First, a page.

The happy Christmas we will all most enjoy is the Christmas after the whole of the EU inevitably collapses – which can’t be too far away now. Enjoy the video.
Yesterday was one of those days which you always know is going to happen at some stage, but never want that day to come – that day was the day of my dear old mother’s funeral.
With all that has been going on since she died on the 4th December, there hasn’t been too much time for blogging as my brother, Bruce, and I have been busy organising things. Am at least pleased to say that all went as it should have yesterday, the funeral directors did an excellent job and helped greatly, the service was taken by the Reverend Mark Kinder, who my brother knew. Mark was splendid and guided us through the service and both Bruce and I spoke about Rose, our mother.
These days are always bitter sweet, bitter for the loss of someone who you loved and cared for, sweet for the reunion of family and friends who you never see often enough. In fact many friends and family from not only the Midlands, but also from North Wales where she and my dad retired to 23 years ago made the journey to Walsall. So too did relatives from Middlesbrough in the North East as well as cousins from the South East and Derbyshire – it was so good to see them all again.
The reception after the funeral service was held in the Lyndon House Hotel, where we all like so much, including my mom. Ken and his staff, as usual, were excellent in the way they looked after us and so many of the guests were impressed with the place, which I consider to be the best hotel and watering hole in Walsall.
When I spoke about Rose I told of her young days, growing up in what can only be described as the slums of Birmingham as one of six sisters. She could be loving, incredible stubborn, generous and fearlessly loyal. Both my parents had a love of North Wales, as kids we had holidays around Barmouth every year. In 1965 the purchased a small end terrace house in Blaenau Ffestiniog, it was a tiny place but they spent as much time there as the business would allow. Two years later they sold that place and purchased a slightly bigger house on the edge of the town. It was never somewhere you could really live, there was no hot water expect that you boiled in the kitchen, which was a lean to cut out of the hillside. The only heating was an open fire and a few paraffin heaters, but we had some good times there – including all the friends of Bruce and myself who used to pile in there and sleep in the bunk room where there were two bunk beds and a couple of divan beds.
Finally, in 1980 they sold that house and purchased, what was to become their retirement home, in the village of Dolwyddelan five miles away – they finally retired in 1987 and sold their Walsall home so they could spend the rest of their days in walking the Welsh mountains they so loved.
Sadly, age caught up with them and my father, Bertram Bennett (Bertie to all his family and friends), died in 1999 aged 84, he was nine years older than my mom. When he died we took his ashes up Moel Siabod, which is the mountain which overlooks and dominated the village below, and on a ledge whith a view of Dolwyddelan below we spread his ashes and said goodbye. Soon, when we are ready, we will return to the same location to do the same for Rose so she can spend all eternity with my dad.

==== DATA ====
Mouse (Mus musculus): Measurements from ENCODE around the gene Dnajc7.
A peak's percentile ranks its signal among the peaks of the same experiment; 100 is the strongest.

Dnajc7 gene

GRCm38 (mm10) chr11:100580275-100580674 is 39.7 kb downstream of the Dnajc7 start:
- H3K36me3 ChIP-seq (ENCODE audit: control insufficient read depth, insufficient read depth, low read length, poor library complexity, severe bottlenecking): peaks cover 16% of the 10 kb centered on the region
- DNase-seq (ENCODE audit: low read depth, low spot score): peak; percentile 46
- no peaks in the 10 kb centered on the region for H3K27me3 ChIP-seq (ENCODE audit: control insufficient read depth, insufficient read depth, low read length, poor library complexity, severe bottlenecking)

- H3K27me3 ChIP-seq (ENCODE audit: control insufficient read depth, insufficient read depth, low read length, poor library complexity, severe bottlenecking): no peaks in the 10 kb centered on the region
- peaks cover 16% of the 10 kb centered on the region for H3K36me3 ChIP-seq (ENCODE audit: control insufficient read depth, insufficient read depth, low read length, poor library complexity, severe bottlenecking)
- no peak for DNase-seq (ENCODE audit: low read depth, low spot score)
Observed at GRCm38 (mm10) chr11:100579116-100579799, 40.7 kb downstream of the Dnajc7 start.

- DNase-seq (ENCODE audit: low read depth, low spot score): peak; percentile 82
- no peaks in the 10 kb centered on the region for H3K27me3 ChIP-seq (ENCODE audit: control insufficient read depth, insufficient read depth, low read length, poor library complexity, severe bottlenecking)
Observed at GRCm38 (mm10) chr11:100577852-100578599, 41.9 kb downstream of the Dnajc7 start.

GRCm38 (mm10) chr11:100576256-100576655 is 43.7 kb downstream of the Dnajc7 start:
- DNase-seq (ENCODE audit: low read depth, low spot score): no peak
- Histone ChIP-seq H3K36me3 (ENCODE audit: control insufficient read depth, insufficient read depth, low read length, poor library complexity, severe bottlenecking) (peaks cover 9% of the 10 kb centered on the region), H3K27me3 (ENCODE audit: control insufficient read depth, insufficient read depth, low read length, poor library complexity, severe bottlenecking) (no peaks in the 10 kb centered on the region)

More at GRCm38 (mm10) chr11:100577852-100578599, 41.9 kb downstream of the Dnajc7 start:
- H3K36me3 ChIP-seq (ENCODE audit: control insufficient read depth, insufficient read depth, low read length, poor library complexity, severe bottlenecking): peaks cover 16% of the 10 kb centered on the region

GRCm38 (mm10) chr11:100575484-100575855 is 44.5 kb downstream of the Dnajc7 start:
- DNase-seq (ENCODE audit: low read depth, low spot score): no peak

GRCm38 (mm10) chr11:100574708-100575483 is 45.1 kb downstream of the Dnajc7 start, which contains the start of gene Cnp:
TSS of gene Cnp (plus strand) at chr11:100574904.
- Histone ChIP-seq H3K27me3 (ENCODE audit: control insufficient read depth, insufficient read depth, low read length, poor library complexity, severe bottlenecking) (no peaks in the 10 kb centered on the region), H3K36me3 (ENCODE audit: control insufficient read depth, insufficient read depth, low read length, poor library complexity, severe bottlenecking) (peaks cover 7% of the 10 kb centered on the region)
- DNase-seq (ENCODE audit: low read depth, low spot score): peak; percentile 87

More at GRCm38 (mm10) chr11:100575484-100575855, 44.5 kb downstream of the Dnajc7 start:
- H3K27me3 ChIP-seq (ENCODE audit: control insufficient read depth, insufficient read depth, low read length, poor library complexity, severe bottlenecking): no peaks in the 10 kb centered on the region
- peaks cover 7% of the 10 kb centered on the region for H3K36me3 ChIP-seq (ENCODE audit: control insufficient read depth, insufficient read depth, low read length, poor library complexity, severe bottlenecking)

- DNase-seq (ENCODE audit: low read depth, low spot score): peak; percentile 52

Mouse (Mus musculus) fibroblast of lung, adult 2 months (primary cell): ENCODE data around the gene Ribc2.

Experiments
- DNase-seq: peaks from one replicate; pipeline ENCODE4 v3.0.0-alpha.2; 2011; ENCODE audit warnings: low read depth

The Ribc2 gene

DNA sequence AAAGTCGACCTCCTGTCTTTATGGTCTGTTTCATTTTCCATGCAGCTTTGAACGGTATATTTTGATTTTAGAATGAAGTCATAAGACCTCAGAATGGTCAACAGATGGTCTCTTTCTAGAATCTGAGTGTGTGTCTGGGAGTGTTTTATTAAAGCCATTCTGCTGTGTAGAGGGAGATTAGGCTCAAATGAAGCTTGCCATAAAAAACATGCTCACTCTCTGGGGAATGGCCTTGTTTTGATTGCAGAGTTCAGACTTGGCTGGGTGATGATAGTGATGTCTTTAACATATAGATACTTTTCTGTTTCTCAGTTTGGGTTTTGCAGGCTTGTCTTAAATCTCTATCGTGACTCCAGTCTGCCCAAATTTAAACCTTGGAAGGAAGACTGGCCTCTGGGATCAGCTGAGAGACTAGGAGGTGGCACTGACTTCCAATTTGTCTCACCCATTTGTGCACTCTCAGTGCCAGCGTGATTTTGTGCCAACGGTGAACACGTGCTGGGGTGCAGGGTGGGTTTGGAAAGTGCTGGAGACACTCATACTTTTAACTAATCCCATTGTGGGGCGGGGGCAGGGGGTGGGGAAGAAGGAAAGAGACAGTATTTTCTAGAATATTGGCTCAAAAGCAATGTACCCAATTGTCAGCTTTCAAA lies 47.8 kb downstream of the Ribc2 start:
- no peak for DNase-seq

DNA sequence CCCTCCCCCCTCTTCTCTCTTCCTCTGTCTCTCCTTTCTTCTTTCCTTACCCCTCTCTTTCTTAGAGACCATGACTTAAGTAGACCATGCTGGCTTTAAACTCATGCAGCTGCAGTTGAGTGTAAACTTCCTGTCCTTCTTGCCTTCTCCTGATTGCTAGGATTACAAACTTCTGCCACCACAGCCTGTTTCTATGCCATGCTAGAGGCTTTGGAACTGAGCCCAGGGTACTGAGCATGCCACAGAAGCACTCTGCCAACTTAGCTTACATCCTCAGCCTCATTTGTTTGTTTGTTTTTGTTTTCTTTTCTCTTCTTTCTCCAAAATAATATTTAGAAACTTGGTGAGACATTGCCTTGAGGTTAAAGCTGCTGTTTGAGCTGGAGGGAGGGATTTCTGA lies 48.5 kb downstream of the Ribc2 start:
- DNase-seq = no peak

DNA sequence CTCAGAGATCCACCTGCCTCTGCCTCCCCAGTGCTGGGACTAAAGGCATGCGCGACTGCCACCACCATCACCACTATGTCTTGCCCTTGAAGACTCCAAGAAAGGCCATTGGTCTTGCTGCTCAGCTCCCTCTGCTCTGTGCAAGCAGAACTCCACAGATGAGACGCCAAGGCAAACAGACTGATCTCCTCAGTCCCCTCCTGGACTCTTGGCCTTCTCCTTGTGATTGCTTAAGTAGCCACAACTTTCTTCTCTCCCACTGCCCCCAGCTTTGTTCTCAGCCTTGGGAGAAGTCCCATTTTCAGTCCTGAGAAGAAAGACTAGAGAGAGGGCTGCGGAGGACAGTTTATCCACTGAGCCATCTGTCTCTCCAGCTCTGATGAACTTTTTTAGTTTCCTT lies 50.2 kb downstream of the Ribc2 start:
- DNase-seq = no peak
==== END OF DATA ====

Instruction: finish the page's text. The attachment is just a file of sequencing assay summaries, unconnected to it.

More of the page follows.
These are sad and strange times, yesterday we had the funeral of my mom, today is my birthday and next week it will be Christmas. There are three sets of cards in our home, sympathy cards, birthday cards and Christmas cards. Strange times indeed.
Soon her home in Dolwyddelan will be sold and Bruce and I will have the job of clearing the house, we made a start last weekend and found lots of thing that gave memories of happier times. On the day the keys are given to the new owner all links to the village and North Wales will be cut and there will be little incentive for us to return, other than to remember. Goodbye Rose, she was a mother that battled for us as kids and gave us values, for which Bruce and I are eternally grateful. I thank you too, dear reader of this blog, for putting up with my indulgence of remembering my mother.
Wednesday, 15 December 2010
This blogger was a great admirer and the beginning of the end of my support for the Conservative Party came when those treasonous and traitorous pro-EU anti-British vermin within the Conservative Party ranks politically knifed her and ended her leadership because, I believe, she was waking to the serious dangers of EU membership.
Now, under the thirty year rule, secrets from when she first became Prime Minister during her first days and months in office are being released and they make some interesting reading, take a look, especially the items relating to the European Community.
Tuesday, 14 December 2010
Roger Bootle goes back to that hoary old topic of the euro being a currency without a country or a single government. This potential problem was pointed out to the Eurocrats pushing for a single currency for the EU by EU-sceptics, but the EU had its grand plans and would not listen.